Gurū Gobind Siṅgh has left a written testimony of the martyrdom of his father in his Bachitra Nāṭak.

        He protected their tilak and janeu;

        In this age of darkness, he performed a grand deed;

        He made the supreme sacrifice for the sake of faith.

        He gave his head, but uttered not a groan.

        This martyrdom he endured to uphold righteousness

        He gave his head, but displayed not his charism...


        Gurū Tegh Bahādur's martyrdom was a superb act of self-giving. Implicit in it were his boundless sympathy for the oppressed and his concern to secure the people the freedom of belief. The protection of tilak and janeu of the Hindus meant the protection of the right of everyone to practise his religion unhindered. It involved the larger issues of human rights and freedom of conscience.

        Gurū Tegh Bahādur's protest was against the State's interference with the individual's duty towards his faith. It meant declaring that the State had no authority over the individual's conscience and that any attempt to create a unitary, monolithic society must be resisted. It was a reiteration of the Sikh belief in a liberal and ethical order and of the Sikh principles of tolerance and acceptance of diversity of belief and practice.

        Gurdwārās and places sacred to Gurū Tegh Bahādur are scattered over the whole of north India from Punjab to Assam. At Amritsar there are the house (Gurū ke Mahal) in which he was born and Thaṛā Sāhib opposite the Golden Temple marking the site where he stopped for a few hours at the time of his visit to the holy city after being refused entry into the temple by the priests. At Kartārpur there stands the house where he was married. At Bakālā there are two shrines : one known as Bhorā Sāhib (with his meditation cell inside) and the Mañjī Sāhib where the articles of spiritual regalia were kept for his investiture as successor to Gurū Har Krishan. At Anandpur are preserved his residence (Gurū ke Mahal) and Sīs Gañj, the spot where his severed head was cremated. There are numerous shrines associated with the Gurū's long travels outside the Punjab : the Gurū's shrine at Mathurā ; Gurdwārā Māī Thān at Āgrā Gurdwārā Pakkī Saṅgat at Allāhābād; a Gurdwārā at Banāras; Takht Harimandar ( birthplace of Gurū Gobind Siṅgh) and Gurū kā Bāgh at Paṭnā Saṅgat Ṭolā Gurdwārā at Ḍhākā and Damdamā Sāhib at Dhūbṛī (Assam). In Delhi there are two shrines associated with his martyrdom : one in Chāndnī Chowk (Sis Gañj), where he was beheaded and the other known as Rikābgañj, where his headless body was cremated. The Mālvā region of the Punjab is dotted all over with shrines in his memory.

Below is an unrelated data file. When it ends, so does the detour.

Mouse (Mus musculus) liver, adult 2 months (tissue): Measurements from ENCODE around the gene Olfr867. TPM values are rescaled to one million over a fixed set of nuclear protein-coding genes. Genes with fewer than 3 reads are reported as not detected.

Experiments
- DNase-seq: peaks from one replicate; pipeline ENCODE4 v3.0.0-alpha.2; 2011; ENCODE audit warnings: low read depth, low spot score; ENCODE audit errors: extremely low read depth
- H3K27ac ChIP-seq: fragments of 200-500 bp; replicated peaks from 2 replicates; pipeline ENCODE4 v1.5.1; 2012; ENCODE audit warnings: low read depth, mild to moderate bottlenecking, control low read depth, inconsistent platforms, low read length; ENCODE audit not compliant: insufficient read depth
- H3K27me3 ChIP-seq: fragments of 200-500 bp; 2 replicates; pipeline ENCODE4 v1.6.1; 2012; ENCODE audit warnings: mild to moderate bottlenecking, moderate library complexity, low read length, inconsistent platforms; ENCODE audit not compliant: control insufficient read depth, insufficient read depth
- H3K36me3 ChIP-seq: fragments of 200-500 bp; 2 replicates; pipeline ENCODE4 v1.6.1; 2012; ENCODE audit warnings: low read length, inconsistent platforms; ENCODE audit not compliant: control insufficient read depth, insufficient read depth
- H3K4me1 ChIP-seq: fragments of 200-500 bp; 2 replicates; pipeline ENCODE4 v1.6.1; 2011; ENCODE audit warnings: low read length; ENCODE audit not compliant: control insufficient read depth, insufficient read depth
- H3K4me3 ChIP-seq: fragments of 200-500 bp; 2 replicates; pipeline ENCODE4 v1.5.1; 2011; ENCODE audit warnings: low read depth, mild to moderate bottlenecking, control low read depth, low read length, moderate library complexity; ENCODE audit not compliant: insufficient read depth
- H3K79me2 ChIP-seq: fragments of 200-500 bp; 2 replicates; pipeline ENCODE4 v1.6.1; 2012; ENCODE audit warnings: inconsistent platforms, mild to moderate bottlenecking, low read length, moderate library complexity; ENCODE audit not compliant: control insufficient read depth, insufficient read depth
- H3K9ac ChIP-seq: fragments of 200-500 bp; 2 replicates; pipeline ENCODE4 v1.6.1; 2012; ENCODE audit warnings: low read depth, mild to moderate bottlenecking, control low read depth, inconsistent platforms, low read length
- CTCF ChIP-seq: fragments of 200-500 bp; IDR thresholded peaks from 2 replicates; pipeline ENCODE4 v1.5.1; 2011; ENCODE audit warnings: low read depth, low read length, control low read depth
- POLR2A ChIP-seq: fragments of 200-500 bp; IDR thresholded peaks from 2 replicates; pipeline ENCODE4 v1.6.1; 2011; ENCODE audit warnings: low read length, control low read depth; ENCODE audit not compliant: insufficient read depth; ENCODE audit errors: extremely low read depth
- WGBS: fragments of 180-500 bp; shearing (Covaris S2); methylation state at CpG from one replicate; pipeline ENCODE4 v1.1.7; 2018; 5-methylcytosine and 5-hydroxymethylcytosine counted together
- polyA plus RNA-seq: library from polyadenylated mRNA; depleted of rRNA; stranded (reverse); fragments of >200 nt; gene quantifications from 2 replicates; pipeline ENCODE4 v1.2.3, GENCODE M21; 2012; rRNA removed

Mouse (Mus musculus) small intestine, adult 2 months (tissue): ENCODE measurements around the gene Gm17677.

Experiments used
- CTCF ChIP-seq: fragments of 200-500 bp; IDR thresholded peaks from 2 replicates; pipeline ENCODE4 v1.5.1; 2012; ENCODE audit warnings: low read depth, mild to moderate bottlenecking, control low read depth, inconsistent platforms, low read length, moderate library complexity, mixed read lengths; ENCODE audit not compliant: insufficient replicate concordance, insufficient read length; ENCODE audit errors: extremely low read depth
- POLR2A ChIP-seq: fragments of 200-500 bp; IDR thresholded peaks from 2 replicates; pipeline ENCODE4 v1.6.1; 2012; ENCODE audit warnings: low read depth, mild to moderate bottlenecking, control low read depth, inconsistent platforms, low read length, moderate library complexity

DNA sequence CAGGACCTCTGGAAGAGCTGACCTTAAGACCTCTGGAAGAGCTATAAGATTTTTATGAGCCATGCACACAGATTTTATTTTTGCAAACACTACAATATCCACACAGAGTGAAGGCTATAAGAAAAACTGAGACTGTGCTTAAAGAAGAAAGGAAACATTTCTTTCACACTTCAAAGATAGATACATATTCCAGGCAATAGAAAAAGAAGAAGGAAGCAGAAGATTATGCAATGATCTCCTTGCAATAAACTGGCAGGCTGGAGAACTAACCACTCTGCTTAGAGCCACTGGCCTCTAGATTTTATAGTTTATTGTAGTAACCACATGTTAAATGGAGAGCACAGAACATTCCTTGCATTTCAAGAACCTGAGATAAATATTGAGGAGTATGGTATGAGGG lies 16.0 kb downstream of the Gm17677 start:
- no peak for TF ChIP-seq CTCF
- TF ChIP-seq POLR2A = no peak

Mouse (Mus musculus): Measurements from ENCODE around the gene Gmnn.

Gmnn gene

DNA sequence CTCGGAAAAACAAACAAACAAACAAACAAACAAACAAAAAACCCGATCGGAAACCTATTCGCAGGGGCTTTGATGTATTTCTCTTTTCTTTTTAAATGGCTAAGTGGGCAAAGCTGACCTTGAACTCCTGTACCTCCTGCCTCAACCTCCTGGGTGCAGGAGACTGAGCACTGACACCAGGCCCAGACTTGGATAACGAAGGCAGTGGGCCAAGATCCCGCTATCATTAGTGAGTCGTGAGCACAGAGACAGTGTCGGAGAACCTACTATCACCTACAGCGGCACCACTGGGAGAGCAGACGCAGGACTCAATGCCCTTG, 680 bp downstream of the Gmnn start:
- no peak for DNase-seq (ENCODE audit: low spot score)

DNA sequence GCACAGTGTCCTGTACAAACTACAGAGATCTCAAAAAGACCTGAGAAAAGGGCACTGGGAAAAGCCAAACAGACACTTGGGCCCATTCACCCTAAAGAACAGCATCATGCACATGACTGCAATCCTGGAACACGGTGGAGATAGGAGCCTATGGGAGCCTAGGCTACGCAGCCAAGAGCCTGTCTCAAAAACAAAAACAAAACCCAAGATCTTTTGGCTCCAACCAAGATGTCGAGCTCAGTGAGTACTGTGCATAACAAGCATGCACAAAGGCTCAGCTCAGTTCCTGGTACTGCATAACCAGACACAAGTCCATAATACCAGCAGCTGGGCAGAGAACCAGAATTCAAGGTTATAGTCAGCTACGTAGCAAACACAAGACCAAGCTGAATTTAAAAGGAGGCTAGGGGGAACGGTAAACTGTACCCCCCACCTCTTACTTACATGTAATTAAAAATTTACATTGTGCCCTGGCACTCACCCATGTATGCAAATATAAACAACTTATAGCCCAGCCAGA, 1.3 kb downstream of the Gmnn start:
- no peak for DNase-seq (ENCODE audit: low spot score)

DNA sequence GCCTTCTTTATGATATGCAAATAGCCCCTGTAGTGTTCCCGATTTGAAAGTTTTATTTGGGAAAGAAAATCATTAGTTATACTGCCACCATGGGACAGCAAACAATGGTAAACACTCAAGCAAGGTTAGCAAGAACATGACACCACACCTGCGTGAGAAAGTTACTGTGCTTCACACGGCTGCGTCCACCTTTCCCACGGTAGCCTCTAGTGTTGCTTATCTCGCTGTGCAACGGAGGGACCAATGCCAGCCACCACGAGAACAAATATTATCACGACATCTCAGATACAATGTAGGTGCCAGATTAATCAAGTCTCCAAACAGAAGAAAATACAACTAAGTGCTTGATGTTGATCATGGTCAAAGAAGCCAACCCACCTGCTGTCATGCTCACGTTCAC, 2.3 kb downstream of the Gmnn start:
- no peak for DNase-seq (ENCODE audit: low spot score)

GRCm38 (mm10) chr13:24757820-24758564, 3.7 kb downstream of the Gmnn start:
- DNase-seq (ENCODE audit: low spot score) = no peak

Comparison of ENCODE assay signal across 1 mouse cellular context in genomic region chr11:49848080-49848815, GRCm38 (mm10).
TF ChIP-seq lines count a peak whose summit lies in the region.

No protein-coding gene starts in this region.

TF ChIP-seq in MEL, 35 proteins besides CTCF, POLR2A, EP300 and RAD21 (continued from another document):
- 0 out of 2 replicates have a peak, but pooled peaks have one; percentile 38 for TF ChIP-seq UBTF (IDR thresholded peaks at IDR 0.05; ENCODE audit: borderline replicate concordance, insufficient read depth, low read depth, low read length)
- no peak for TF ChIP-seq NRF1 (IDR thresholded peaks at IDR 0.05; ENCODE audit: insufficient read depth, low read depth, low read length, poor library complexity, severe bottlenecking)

Gurū Tegh Bahādur's bāṇī is small in bulk-59 śabdas and 57 ślokas in all. The śabdas are distributed in 15 rāgas or musical measures. The ślokas or couplets form the concluding portion of the Gurū Granth Sāhib. Totally, these śabdas and ślokas essentialize the same spiritual experience and insights as does the bāṇī of the preceding Gurūs. The central theme is the affirmation of Reality, the ultimate ground of all that exists. The main quest is for muktī or release. Long devotion is set forth as the truest virtue ---the fundamental disposition for one seeking liberation. By immersing oneself in nām, i.e. by constant remembrance of the Divine Name, one attains mokṣā or muktī. This is freedom from selfbondage, from the circuit of birth and death. It is this stage of spiritual perfection which is the end of all religious striving. Life in the world is conditioned. Temporality is an essential trait of human existence. One can go beyond this contingent state, can transcend saṅsārā--- the sphere of temporality, the finite world of becoming-- by concentrating on God's Name. Gurū Tegh Bahādur bears witness in his bāṇī to these truths revealed by Gurū Nānak and preached by his successors. Yet his expression has its individual qualities. The most striking one is the unity of mood, the singleness of motif which pervades his compositions. They have the same tone of voice and, despite variation of prosodic measures, they have the same harmony and the same rhythm of thought. Gurū Tegh Bahādur's entire bāṇī is one sustained meditation on the human state. In image after image, it illustrates its imperfections and limitations. Stanza after stanza summons man to discerning reality from illusion, to overcoming his disabilities and realizing his higher potential. This poetry is not didactic or moralistic, nor of effervescent temper. It is born of the very experience of Reality, of spiritual discipline of the highest order, of philosophic wisdom and enlightenment. The language, unlike the rest of the Gurū Granth Sāhib, which is generally in Punjabi, is Braj-unembellished, easy and smooth. The diction has classical restraint and economy. In austere decor, but in sharp thrusts, Gurū Tegh Bahādur's bāṇī brings home to man truths he must acknowledge unless he has completely lost his spiritual sensitivity. Nowhere does Gurū Tegh Bahādur applaud the hermitic state. Nor does he belittle human life. On the contrary he calls it a priceless gift. It confers on man the chance to discover his real essence and achieve union with the Creator. In spite of its emphasis on the short-livedness of life, Gurū Tegh Bahādur's bāṇī is not pessimistic or gloomy. It is not a lamentation, but a call to man to transcend his given state and attain to higher levels of consciousness and insight.


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  12. Macauliffe, M.A., The Sikh Religion. Oxford, 1909
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A. C. Banerjee